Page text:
Managing Behaviour Strategies Reviews.

Many of the behavioural managing strategies and techniques will be more effective if they become part of your automatic or reflex response. Techniques such as self-calming and non-verbal communication awareness should all be embedded into your own behaviour if you are to be successful in managing challenging behaviour.

Unfortunately, many of us become used to the familiar and well-established models of our behviour,and often find it quite threatening to critically analyze our own strategies. We find it far more comfortable to stick with the longstanding techniques that we have developed over the time, without realising that even small modifications can affect big, positive changes in student behaviour.

Dave Stott in his Behaviour Matters articles offers the following which is intended to be a comprehensive reminder of those tips which you put into your own practice.

Teaching and Learning Environment:

Spend some time looking critically at your teaching area. Consider issues such as appropriate space, ease of movement, heating, lighting and storage (both resources and pupil belongings).

Meet and Greet:

Consider how can proactively help your students, both emotionally and physically to be ready for the demands of the school day and your lesson. Do they have the right equipment? How calm are they? Your responses and mood will set the scene for the students.


The first person who needs to calm down in a challenging situation is you. It is important that you calm yourself down both internally and your outward appearance. Avoid any verbal or non-verbal behaviour that conveys passive or hostile behaviour. You should be focusing on appearing calm and confident.


Avoid “you” messages, such as “Why can’t you get on?” or “It’s always you isn’t it?”. Such messages convey blame. Changing the format of your language can produce dramatic changes in behaviour. Use the word “thanks” when giving a direction, rather than “please”. “Thanks” indicates that you expect compliance, rather than “please” which can be interpreted as pleading.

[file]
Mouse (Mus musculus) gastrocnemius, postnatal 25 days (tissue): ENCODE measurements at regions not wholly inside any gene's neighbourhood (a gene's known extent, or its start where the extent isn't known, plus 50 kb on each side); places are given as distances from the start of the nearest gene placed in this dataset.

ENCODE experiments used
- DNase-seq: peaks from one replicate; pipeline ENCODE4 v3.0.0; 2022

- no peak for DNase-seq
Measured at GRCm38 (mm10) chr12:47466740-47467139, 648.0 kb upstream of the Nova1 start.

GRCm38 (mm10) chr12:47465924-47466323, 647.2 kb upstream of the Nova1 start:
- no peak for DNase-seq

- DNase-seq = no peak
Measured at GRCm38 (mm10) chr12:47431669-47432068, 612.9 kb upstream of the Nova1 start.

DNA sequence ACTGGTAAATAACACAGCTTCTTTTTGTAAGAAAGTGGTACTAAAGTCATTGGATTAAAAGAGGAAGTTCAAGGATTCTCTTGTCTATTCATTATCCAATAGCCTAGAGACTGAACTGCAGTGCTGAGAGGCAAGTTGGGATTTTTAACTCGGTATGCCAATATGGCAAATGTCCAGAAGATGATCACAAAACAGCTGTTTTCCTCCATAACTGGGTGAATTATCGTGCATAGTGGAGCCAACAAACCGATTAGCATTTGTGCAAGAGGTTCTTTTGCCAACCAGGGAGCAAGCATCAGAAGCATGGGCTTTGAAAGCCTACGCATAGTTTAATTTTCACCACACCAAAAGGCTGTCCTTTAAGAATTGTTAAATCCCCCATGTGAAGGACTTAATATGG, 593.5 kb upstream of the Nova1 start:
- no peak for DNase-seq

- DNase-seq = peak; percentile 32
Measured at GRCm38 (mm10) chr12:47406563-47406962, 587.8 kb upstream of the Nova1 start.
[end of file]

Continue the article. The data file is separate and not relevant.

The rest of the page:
Also avoid asking questions such as “How many time do I have to…?” This simply invites a reply from the student and you will enter into a dialogue that you really don’t want to!

Personal Space:

Be aware of not just your own personal space – the area all around you; but also that of the student. Standing too far away makes it all too easy for the student to ignore you, while coming too close can be interpreted as intimidating and threatening.

Behaviour Plan / Policy:

Be aware of and constantly make reference to the expectations of your own and the school’s policy. Your planned approach should include clear rules and guidance , together with positive responses and consequences. As a guide to rewards and sanctions, they should be effective and in accordance with the overall school guidance, and they should be something you are comfortable with. Sanctions that are never fully used will be seen as threats by the students.

Be prepared to regularly review, change or modify your existing techniques.

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